Potential Benefits and Drawbacks of JBoss OSGi
The goal of this post is to provide a high-level discussion of JBoss OSGi and to increase awareness of its potential benefits and drawbacks to a Java enterprise architect/developer.
First mentioned by Douglas McIlroy in 1968 as a way to deal with the growing “software crisis” of the time, the steady march towards modular, component-based architectures continues. Today’s Service Oriented Architecture (SOA) patterns make use of components to provide the functionality behind the services. In my opinion, these architectures, along with widespread use of design patterns, are a sign of the maturation of the software industry. We find the component concept everywhere we look in software. At the operating system level, we are comfortable with the concept of installing, starting and stopping various services (aka. components) in order to provide additional capabilities to the server. Also, we benefit greatly from the “modularization” of the Java EE services provided by the JBoss application server. In Java web development, we might use JSF components in the UI layer, EJB components in the business layer, and any number of “components” in the data layer, e.g., JPA to access a SQL database. So, we can see that components play a vital role in today’s enterprise architectures.
Unfortunately, the word “component” is used in many contexts and for different purposes, so let me clarify my meaning as it relates to this post. Simply put, a component can be thought of as a self-contained unit of software that encapsulates a set of related functionality. The drawback in the past has been the lack of a standardized way to build, deploy and run a component in Java (apart from the EJB component spec). That is the reason the OSGi specification was created.
According to the OSGi website, OSGI is a specification that “defines a dynamic component framework including component lifecycle for existing Java SE platforms.” It provides a standardized way of building, deploying and running Java-based components. Many implementations of the OSGi standard are widely used, e.g., Equinox used by Eclipse, and Apache Felix which is used in the JBoss OSGi implementation. JBoss OSGi, which was introduced as part of JBoss7, and is built upon the JBoss Modules project, provides JBoss developers with a fully compliant OSGi container in which to run their components.
In OSGi nomenclature, a component is known as a “bundle.” In Java terms, a bundle is a plain old jar file. However, where in standard Java everything in a jar is completely visible to all other jars on the CLASSPATH, OSGi hides everything in that jar unless explicitly exported. A bundle that wants to use another jar must explicitly import the parts it needs. By default, there is no sharing. OSGi also provides a services layer that connects bundles dynamically via a publish-find-bind model for POJOs. You can think of the services layer as “SOA for the JVM.” Another key piece of the architecture is lifecycle management,which also supports the dynamic publish-find-bind model (see diagram below). These features provide developers an environment in which to deploy applications as a composition of components that are assembled dynamically and can be started, stopped and replaced individually at runtime.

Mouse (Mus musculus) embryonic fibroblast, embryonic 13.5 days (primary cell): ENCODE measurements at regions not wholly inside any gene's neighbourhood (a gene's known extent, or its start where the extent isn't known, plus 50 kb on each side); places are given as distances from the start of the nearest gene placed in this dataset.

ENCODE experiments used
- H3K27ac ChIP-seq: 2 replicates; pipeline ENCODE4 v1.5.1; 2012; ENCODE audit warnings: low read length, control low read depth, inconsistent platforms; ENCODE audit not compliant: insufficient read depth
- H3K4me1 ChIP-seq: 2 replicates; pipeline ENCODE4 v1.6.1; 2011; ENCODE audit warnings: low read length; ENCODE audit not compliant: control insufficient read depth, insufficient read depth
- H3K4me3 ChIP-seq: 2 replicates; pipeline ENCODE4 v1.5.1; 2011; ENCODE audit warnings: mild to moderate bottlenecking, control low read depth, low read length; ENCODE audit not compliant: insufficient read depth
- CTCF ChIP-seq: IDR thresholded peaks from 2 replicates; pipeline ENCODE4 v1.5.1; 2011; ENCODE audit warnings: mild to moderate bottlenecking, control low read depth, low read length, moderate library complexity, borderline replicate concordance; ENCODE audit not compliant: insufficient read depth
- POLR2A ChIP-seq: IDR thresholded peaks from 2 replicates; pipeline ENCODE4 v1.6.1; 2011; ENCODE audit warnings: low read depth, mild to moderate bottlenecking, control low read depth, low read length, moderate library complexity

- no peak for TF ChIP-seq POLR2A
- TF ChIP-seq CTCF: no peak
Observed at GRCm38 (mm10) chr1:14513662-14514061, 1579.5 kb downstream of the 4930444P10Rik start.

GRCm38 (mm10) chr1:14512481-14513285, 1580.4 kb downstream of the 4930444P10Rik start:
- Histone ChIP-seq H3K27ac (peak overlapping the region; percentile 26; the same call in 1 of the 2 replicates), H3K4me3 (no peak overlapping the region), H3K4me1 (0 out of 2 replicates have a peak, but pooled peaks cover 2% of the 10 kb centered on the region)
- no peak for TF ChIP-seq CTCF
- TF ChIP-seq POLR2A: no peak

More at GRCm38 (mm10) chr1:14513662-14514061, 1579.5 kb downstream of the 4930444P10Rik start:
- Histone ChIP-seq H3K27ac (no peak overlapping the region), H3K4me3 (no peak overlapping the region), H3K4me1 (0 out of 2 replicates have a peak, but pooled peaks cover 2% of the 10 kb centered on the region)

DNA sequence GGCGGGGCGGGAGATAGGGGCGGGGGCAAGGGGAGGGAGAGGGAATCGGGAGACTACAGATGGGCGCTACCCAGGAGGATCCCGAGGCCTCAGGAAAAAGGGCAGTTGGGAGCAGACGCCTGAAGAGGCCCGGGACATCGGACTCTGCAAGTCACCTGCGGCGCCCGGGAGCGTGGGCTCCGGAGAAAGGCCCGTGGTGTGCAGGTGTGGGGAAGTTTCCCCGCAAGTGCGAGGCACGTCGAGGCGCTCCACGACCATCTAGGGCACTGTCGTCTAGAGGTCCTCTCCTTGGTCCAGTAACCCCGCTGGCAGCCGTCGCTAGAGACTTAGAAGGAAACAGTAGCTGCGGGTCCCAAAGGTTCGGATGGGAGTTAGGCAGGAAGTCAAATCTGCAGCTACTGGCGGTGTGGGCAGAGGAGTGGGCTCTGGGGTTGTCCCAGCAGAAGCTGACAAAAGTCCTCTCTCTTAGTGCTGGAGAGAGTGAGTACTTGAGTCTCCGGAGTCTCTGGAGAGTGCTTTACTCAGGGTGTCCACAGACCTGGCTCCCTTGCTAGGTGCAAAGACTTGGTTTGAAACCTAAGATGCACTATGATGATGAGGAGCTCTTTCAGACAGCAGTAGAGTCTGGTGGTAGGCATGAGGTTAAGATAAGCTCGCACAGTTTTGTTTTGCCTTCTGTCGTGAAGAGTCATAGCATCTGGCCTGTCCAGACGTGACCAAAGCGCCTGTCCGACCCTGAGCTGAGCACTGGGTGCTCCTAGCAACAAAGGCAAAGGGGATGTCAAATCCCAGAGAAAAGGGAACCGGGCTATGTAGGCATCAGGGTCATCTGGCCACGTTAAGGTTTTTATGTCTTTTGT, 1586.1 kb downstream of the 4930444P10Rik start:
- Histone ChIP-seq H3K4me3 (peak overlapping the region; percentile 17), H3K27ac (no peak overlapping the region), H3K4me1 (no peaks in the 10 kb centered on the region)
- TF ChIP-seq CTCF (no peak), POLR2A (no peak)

These capabilities open a new world of construction, deployment and runtime options for the enterprise Java architect/developer. Also, a growing number of Java EE specs have been mapped to OSGi, so we have the ability to use OSGi in conjunction with familiar Java EE technologies such as JBDC, JNDI, and JTA. We can even deploy a web application in an OSGi runtime via a web application bundle (WAB). The reverse is also true; we can use OSGi bundles in our existing Java EE applications. The drawback to these new capabilities, however, is the complexity that is introduced, particularly with the introduction of the lifecycle concepts. I believe that frameworks created on top of OSGi, like Apache Aries or Blueprint, will be used to hide most of these complexities from the average enterprise developer. There will, of course, still be a learning curve involved in using any new framework. Also, since many of the same things can be done in either an OSGi container or a Java EE container, there may be some difficulty in creating a clear demarcation of when to use OSGi versus pure JavaEE.
What does all this mean to me, an enterprise developer? Right now, I believe it simply means that we have an additional tool in our tool chest. As mobile, cloud, and social applications gain in their use and popularity, I believe use cases and patterns will evolve that will make these tools valuable in helping to create the next generation of enterprise applications geared toward these areas. As OSGi is still relatively new in its use in enterprise development, it will be interesting to see the impact and to what extent it will be utilized in enterprise Java applications going forward.